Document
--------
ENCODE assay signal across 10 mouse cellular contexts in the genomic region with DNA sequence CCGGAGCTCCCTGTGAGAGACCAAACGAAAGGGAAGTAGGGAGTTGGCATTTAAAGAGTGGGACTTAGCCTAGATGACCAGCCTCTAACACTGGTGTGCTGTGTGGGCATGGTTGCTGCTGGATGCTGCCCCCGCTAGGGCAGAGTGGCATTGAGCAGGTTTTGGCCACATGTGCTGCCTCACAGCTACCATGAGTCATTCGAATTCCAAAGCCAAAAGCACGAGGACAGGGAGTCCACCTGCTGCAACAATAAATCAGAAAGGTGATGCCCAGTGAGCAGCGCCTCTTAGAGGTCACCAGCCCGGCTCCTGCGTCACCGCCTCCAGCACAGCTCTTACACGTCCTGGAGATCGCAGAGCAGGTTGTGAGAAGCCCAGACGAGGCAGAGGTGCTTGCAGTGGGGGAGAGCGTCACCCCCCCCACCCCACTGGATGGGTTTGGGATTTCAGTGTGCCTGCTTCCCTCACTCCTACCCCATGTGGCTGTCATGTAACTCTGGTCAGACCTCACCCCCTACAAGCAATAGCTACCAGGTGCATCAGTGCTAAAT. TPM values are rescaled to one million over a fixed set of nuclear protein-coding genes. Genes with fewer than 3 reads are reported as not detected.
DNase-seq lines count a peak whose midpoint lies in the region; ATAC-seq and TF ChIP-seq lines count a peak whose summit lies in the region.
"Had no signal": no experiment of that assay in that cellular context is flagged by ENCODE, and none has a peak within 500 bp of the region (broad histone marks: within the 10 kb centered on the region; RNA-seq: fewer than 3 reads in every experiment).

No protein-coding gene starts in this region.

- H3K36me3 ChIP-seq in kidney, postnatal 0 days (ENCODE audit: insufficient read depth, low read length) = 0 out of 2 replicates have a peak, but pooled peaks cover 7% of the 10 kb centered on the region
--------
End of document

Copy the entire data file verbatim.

ENCODE assay signal across 10 mouse cellular contexts in the genomic region with DNA sequence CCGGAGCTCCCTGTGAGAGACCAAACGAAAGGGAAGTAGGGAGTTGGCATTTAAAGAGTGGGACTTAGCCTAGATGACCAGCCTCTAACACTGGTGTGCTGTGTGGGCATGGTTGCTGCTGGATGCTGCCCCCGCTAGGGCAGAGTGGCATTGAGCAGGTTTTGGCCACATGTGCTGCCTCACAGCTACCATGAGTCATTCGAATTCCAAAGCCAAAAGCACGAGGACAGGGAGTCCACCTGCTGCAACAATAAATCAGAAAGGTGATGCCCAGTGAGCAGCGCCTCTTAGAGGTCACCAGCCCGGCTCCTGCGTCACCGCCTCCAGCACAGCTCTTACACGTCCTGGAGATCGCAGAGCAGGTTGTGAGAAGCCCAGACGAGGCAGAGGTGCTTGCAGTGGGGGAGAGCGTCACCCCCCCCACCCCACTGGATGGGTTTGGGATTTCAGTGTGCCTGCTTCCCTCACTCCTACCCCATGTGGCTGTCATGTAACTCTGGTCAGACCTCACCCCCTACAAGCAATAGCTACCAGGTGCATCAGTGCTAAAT. TPM values are rescaled to one million over a fixed set of nuclear protein-coding genes. Genes with fewer than 3 reads are reported as not detected.
DNase-seq lines count a peak whose midpoint lies in the region; ATAC-seq and TF ChIP-seq lines count a peak whose summit lies in the region.
"Had no signal": no experiment of that assay in that cellular context is flagged by ENCODE, and none has a peak within 500 bp of the region (broad histone marks: within the 10 kb centered on the region; RNA-seq: fewer than 3 reads in every experiment).

No protein-coding gene starts in this region.

- H3K36me3 ChIP-seq in kidney, postnatal 0 days (ENCODE audit: insufficient read depth, low read length) = 0 out of 2 replicates have a peak, but pooled peaks cover 7% of the 10 kb centered on the region